In case of outrigger beams, the surface also has to counterweights and the weight of the outrigger itself. The load of counterweights will also vary, depending on the configuration of the inner beam length and the outreach.

Surface

When the variables are known and are taken into account, the next question arises: what exactly is “surface”? OSHA does not provide a clear definition of this term. The earlier mentioned outrigger beam may easily cover a surface of 6’ by 16’. However, this rigging equipment will most likely be resting on either foot plates or castor wheels. This results in a point load on the plates or wheels, which have a much smaller surface to divide the load.

In this situation the suspended scaffold (load force) is hanging at the front, the counterweights (effort force) are at the back and the fulcrum is in between. This is called a first class lever. In these peak load will rest entirely on the fulcrum, which is the front two plates/wheels.

outrigger beam fulcrum

The fulcrum load is calculated using the following formula: F1 = F2 * (L1+L2)/L2
In this example, the rates load of the hoist is 1,100 lbs. (F1). This results in a fulcrum load (F2) of 1,390 lbs. The surface under the wheels or plates should be able to withstand 2780 lbs. (1,390 times 4, divided over 2 supports). That is a very high force to withstand.

To resolve this issue, we highly recommend to always use base plates to rest the supports on. These plates will help distribute the point load more evenly over a larger surface, requiring less capacity per square inch of the surface.

Final evaluation

Before the suspended scaffold is used, OSHA requires that “direct connections shall be evaluated by a competent person who shall confirm, based on the evaluation, that the supporting surfaces are capable of supporting the loads to be imposed.” (1926.451(d)(3)(i))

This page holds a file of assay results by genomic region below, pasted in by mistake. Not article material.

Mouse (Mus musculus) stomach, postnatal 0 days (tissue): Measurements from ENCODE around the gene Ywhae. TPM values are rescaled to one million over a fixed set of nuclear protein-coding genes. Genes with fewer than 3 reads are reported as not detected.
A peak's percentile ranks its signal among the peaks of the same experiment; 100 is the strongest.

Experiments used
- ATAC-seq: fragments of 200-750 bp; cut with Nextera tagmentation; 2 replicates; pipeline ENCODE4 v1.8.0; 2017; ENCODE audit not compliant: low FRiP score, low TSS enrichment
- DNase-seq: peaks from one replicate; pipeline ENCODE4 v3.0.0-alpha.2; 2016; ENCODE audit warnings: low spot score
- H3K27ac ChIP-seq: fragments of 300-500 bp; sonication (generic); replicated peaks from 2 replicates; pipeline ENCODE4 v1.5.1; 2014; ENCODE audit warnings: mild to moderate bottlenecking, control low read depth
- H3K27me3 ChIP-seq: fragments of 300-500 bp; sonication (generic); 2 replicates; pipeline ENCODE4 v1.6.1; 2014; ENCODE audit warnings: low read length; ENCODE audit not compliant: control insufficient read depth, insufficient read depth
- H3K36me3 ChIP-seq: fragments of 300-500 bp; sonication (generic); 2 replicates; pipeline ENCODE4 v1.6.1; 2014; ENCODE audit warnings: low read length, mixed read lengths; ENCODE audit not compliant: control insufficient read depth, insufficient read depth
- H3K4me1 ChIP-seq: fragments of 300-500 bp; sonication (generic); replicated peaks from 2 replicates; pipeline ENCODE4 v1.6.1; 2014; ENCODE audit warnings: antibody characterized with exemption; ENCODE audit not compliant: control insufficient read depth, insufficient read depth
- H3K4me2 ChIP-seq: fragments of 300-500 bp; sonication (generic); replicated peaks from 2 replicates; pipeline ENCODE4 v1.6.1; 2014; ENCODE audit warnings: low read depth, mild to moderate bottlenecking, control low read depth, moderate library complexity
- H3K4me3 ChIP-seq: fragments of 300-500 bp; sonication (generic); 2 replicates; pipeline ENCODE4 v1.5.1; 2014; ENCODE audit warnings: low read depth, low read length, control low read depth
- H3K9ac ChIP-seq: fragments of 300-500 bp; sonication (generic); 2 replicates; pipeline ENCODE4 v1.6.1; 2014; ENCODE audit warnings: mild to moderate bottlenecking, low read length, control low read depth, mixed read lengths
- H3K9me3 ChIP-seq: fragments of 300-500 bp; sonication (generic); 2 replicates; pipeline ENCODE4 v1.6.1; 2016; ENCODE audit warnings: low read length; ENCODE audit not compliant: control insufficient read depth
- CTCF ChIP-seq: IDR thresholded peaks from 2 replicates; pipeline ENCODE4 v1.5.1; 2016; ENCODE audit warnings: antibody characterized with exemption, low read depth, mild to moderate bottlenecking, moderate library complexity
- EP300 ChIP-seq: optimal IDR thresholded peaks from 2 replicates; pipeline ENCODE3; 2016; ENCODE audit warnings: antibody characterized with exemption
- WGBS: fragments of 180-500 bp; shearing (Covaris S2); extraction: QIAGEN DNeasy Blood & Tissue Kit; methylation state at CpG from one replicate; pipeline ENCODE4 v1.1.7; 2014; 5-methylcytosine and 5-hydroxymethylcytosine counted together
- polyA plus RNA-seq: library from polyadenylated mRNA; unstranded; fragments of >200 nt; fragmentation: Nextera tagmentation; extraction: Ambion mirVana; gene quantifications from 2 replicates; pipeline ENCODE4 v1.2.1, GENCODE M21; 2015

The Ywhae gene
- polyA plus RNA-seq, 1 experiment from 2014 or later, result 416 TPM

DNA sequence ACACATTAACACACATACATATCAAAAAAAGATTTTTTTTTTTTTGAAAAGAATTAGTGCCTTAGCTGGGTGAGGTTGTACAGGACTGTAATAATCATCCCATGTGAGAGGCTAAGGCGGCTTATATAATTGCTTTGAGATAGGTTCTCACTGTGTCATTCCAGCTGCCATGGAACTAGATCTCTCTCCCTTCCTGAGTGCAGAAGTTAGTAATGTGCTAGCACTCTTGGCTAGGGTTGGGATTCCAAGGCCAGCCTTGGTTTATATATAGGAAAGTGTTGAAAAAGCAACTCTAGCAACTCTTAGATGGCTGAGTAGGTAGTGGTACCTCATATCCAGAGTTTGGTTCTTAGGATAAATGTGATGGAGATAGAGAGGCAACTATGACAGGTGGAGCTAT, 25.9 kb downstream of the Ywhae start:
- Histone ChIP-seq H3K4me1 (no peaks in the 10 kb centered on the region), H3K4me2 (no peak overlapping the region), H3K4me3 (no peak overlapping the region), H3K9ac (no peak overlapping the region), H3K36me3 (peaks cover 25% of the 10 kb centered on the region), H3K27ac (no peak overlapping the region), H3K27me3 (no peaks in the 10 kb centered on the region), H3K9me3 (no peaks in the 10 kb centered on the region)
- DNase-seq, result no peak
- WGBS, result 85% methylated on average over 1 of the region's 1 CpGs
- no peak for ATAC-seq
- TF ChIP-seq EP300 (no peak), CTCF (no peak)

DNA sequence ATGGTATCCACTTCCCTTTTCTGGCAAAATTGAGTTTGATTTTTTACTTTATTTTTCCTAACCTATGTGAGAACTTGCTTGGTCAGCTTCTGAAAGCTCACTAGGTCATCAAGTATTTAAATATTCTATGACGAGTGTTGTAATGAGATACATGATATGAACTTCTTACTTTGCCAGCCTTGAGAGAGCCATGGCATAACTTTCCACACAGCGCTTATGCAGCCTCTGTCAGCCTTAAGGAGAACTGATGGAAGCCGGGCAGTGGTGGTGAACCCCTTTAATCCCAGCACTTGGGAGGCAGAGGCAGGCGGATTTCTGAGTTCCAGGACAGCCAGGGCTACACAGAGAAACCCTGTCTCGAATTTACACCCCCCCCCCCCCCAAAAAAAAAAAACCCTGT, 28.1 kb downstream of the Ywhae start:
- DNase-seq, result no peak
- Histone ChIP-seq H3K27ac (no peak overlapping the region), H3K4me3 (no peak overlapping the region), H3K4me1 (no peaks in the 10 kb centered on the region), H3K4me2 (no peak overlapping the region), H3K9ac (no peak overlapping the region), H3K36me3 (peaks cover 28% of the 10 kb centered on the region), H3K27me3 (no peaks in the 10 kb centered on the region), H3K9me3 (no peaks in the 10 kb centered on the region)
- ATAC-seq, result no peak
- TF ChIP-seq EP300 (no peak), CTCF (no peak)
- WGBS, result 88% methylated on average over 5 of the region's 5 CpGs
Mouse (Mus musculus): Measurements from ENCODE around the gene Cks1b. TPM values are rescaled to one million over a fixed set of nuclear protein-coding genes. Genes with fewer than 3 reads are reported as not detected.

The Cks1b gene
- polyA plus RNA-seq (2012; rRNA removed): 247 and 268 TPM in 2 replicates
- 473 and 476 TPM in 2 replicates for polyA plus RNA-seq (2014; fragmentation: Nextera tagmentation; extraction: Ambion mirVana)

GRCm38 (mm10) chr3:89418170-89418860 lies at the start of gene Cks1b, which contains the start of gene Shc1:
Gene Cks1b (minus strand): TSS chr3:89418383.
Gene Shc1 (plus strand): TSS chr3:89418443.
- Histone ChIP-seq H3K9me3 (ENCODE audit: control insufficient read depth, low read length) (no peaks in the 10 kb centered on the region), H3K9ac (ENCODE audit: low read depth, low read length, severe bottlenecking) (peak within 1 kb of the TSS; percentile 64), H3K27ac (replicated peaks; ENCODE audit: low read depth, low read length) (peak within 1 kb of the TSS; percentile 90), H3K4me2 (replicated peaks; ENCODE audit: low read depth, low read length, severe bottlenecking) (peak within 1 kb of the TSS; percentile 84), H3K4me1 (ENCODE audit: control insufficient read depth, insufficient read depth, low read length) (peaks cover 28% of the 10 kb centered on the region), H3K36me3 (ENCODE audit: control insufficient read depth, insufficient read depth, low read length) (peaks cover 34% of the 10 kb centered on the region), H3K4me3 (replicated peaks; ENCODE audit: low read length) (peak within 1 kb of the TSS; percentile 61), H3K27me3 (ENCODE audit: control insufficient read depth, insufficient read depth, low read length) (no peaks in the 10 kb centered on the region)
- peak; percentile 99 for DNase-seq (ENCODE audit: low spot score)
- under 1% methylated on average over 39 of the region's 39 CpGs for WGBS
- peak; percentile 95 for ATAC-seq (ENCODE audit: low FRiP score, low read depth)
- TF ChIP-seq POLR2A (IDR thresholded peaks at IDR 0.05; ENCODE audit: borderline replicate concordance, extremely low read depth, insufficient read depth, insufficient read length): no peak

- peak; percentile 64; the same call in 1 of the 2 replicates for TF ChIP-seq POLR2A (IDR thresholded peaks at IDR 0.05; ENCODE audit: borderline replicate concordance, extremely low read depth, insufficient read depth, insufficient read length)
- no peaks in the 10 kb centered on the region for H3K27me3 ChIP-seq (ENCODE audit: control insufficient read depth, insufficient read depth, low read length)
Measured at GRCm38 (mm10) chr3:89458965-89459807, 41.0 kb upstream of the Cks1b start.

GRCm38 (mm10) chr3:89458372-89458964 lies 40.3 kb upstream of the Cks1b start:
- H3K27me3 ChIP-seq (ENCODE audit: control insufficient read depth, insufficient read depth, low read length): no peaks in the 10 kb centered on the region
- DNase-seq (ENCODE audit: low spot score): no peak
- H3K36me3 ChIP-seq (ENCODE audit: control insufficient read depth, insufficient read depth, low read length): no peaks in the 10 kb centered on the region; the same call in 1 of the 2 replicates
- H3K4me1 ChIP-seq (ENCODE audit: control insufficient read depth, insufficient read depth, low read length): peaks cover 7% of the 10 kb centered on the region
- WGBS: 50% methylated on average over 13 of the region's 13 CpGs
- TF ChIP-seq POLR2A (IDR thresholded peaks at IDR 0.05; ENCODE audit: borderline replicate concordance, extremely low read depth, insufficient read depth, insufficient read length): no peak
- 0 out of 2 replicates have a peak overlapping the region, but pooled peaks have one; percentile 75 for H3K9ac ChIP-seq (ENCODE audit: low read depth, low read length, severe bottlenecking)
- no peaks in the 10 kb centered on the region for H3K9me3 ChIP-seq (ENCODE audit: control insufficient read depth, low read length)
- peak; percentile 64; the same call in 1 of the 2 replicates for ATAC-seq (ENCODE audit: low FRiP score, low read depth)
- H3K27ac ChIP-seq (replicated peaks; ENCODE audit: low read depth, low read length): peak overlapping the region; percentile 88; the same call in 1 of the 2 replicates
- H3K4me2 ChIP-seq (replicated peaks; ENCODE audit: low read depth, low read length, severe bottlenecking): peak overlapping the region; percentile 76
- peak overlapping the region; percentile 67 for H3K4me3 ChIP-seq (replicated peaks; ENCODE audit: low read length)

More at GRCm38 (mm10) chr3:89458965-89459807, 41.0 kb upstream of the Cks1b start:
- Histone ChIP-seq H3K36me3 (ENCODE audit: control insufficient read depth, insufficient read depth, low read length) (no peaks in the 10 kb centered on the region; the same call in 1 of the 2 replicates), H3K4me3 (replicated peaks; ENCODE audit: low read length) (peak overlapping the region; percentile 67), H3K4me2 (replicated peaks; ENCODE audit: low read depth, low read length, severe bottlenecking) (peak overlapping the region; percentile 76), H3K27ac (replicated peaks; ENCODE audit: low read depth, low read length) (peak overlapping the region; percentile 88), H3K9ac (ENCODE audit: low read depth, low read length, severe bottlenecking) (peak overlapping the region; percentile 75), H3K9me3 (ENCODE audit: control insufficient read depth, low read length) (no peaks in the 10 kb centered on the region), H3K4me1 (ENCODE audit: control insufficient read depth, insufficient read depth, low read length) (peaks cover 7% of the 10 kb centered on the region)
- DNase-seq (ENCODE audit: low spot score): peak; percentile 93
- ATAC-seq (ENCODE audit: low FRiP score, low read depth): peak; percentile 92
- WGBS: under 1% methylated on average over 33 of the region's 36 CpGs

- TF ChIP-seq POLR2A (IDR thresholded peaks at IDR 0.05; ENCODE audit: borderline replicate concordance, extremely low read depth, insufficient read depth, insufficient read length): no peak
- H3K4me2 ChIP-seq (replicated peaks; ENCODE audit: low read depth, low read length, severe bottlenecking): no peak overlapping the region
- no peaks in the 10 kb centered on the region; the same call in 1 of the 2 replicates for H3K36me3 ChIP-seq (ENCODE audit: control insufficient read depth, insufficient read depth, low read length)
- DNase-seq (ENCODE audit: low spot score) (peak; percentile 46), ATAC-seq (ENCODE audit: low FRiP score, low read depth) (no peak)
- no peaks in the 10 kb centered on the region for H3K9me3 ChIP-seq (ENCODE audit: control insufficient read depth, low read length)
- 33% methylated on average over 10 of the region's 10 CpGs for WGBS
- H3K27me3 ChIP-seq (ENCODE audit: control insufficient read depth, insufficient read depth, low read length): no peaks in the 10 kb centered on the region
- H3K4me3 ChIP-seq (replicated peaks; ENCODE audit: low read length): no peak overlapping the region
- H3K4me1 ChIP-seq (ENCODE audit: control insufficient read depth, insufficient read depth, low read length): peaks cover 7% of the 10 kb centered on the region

Resulting in the need of a competent person always having to calculate all variables. And this every day and every time the scaffold is moved or its configuration altered.

The challenge of evaluating the safety of the system doesn’t stop there. The same competent person will have to determine and/or verify if the surface has enough load capacity stated by OSHA. But where can this information be found? The solution given, is to ask building management which may be familiar with the roof’s rated load and may have experience with such matters. Otherwise, an engineer may have to be consulted. But is the information they have access to (still) correct? Although this information is essential for working safely, they are not responsible for the work that has to be done. The competent person is. This is a lot of responsibility resting on the shoulders of said person, given not many information is at hand.

These “questions”, variables and doubtful requirements really make you wonder: how much does this standard really contribute to workers’ safety? Now, 20 years later, perhaps it is time for a standard which is clearer and easier to adopt to a specific situation, making construction work at height safer.